Not all people who do oppressive things are privileged. See also: Michelle Malkin. Trans women who believe in Harry Benjamin Syndrome. Misogynistic women from Phyllis Schalfly to Suzanne Venker. “Ex-gays.” Et cetera, et cetera, et cetera.
This is a natural fucking consequence of the fact that marginalized people are not a hivemind. Sometimes marginalized people believe different things! Sometimes they believe actively evil things, or things that are oppressive to themselves or other people! I literally have no idea where you people get this idea that “people who have suffered” and “people who are assholes” are non-overlapping groups.
It’s relatively common for social-justice-type people to say that they don’t care about the precious feefees of some white cis dude, they care about being welcoming to the women of color he’s oppressing. Okay, cool. But there are women of color who think that affirmative action is unjust, or white people should be allowed to say the N word, or whatever the white cis dude was yammering about. Do you care about welcoming her? Do you care about her precious feefees?
As far as I can see it, your options here are as follows: say that you don’t care about the precious feefees of people who are doing oppressive things, including trans/queer people, women, and people of color who are doing oppressive things; not be a douche to people until you’ve confirmed that they’re white cis dudes; or not be a douchebag to anyone.
Unfortunately, the online social justice community has decided to go with a different plan, which is as follows:
- Pretend anyone who disagrees with you is a white cishet man, even if they aren’t. (Seriously, until you’ve seen a woman of color told that she’s ignoring the voices of women of color, you haven’t lived.)
- Classify trans people who were female assigned at birth, white cis women, and gay men in the “we’re allowed to be as douchey to them as we want because they are PRIVILEGED OPPRESSORS” category.
Not all people who don’t like anger are privileged. To oversimplify a lot: there are two kinds of people in the world. There are people who are angry! about! INJUSTICE! and want to shout a lot about it, probably with lots of insults. And there are other people who don’t want to be yelled at.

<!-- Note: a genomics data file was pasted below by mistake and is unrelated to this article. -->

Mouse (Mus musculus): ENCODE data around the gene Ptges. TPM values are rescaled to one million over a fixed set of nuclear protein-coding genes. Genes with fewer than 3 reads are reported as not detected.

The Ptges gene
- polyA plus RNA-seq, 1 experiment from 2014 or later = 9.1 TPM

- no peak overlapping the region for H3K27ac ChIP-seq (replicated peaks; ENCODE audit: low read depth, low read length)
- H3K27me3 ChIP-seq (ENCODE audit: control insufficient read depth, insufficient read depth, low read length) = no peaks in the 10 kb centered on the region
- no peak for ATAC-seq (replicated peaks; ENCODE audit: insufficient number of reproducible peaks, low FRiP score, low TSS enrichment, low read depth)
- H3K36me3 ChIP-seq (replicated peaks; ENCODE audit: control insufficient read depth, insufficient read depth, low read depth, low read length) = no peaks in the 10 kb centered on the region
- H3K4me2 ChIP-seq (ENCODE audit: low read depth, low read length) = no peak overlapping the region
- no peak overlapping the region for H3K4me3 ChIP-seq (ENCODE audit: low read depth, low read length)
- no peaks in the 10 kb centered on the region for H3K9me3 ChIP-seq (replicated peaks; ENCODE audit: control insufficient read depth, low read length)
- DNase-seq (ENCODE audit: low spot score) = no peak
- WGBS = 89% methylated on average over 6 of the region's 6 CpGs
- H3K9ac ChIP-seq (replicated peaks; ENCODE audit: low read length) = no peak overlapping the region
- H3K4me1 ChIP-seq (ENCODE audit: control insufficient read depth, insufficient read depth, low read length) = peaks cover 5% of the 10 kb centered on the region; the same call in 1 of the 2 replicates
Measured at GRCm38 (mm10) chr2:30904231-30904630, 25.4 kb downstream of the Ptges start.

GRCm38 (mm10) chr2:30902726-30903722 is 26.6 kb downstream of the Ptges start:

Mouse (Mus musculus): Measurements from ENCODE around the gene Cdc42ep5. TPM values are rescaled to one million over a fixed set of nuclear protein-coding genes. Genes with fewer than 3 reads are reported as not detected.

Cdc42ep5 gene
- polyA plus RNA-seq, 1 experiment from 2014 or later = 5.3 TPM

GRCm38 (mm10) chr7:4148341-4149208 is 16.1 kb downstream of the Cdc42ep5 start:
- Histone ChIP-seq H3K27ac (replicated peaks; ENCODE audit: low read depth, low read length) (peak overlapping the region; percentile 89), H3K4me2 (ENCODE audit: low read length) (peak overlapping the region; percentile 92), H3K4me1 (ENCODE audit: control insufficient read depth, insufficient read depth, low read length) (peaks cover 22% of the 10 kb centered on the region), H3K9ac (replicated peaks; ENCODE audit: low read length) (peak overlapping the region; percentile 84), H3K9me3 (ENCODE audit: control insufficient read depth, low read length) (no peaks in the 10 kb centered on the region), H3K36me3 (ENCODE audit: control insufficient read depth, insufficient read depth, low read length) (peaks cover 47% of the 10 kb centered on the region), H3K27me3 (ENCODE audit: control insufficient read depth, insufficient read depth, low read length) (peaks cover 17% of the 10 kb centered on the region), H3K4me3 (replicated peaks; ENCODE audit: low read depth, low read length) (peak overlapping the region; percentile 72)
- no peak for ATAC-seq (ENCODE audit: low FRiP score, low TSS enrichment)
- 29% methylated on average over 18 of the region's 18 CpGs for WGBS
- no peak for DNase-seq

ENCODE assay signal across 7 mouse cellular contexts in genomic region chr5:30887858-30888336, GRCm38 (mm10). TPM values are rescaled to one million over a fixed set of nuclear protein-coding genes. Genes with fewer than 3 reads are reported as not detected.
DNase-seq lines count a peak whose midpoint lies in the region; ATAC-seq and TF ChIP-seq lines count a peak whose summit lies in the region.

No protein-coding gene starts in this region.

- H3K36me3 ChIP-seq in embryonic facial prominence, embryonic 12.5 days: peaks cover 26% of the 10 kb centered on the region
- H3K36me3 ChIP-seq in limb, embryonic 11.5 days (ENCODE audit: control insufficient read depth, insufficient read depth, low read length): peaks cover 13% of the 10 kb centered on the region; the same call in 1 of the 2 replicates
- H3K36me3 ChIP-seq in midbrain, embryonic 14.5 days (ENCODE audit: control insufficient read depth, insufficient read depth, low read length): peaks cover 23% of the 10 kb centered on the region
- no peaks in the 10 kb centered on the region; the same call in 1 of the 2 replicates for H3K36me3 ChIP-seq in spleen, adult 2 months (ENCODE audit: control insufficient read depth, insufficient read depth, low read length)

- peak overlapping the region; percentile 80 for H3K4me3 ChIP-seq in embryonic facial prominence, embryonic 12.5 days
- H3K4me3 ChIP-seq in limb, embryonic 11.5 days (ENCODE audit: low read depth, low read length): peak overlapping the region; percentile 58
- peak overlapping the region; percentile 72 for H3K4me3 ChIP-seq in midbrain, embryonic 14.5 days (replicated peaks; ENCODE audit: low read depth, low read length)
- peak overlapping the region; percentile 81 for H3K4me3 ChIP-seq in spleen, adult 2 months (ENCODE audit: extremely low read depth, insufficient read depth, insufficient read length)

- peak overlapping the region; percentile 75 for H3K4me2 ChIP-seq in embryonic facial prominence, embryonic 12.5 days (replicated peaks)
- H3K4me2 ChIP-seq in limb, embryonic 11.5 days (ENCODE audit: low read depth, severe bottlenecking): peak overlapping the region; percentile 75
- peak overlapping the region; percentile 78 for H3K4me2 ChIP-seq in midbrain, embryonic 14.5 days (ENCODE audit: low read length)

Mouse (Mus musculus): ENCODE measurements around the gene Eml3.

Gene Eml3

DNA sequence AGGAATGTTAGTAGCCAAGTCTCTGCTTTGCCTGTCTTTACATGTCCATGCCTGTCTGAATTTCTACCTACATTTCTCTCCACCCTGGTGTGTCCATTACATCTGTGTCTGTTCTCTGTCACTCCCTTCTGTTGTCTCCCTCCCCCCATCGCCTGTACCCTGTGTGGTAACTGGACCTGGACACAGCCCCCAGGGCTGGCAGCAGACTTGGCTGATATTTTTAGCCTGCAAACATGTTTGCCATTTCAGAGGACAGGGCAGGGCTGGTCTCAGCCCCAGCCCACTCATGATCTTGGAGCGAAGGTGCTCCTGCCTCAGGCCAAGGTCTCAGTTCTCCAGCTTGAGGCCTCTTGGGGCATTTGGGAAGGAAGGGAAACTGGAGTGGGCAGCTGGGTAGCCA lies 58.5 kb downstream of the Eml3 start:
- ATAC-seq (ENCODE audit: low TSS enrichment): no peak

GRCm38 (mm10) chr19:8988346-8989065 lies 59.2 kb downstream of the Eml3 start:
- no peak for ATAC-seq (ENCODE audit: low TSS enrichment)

There is a certain tendency to assume that marginalized people are the ANGRY ONES and privileged people are the ones who don’t want to be yelled at. I have no idea where this conclusion came from. I mean, I could argue that privileged people have the spoons to get angry about social justice, and marginalized people have to deal with oppression all day every fucking day, including people being angry at them constantly, and would really just like a place where people are calm and civil and kind and they can relax a bit.
But I’m not, because that’s stupid. Instead, there are angry people who are oppressed, and people who hate anger who are oppressed, and while some of this has to do with oppression a lot of it is just natural personality variation.
Not silencing people is not an option. Not silencing people is a great plan; I am totally okay with everyone being able to speak out. But not silencing anyone is not going to work. If you say “no, you have to stop yelling and insulting people,” you silence some of the people who are angry! about! INJUSTICE! On the other hand, if you let people yell insults whenever they like, you are silencing the people who are afraid that if they speak up they’ll be yelled at. And the second group is not going to loudly spew insults about how they’re being oppressed; they’re just going to be quiet and stop talking and censor themselves and eventually leave the movement altogether.
I’m not sure what the ultimate solution is to the problem, other than “everyone becomes more compassionate.” For instance, when I get angry, I need to recognize that there is another human on the other side of my computer screen, one that has life circumstances I don’t know about, and avoid hurting them. On the other hand, when I end up sobbing because someone else is angry at me, I also need to understand that their anger comes from a place of suffering and pain and to have empathy for them.
The block button exists. This is advice I’m directing at both groups! If you are so angry at someone that you can’t do anything except scream contentlessly, then perhaps it would be better to block them. On the other hand, if someone is making you sob or curl up in a ball of triggered, then perhaps it would be better to block them. Thankfully, online, you don’t have to put up with people you don’t like.
I think that might be Part Two of the angry people/people who hate anger solution. Both groups can say their piece, but not necessarily in the same social circles.
Furthermore, there is no ethical requirement that you try to convince every idiot who stops by. If you are unlikely to change your mind, the person you’re talking to is unlikely to change their mind, and your readers are unlikely to change their minds, DON’T TALK ABOUT IT. If taking care of yourself requires that you don’t engage, DON’T ENGAGE.
Rational arguments work better. When you argue with someone online, you’re not arguing to convince them, you’re arguing to convince the other people who are reading your argument. Arguing to convince someone who is firmly enough convinced of their point of view to argue about it on the Internet is unlikely to be effective. (Exception: if you’re arguing with someone who already has deep respect for you.)
With that in mind, consider. If you happened to stumble across people arguing about some topic you don’t know anything about– the Singularity, Israel vs. Palestine, whatever– are you going to be more convinced by the person who uses logical reasoning and facts and cites their sources, or the person who screams DIE DEATHIST SCUM?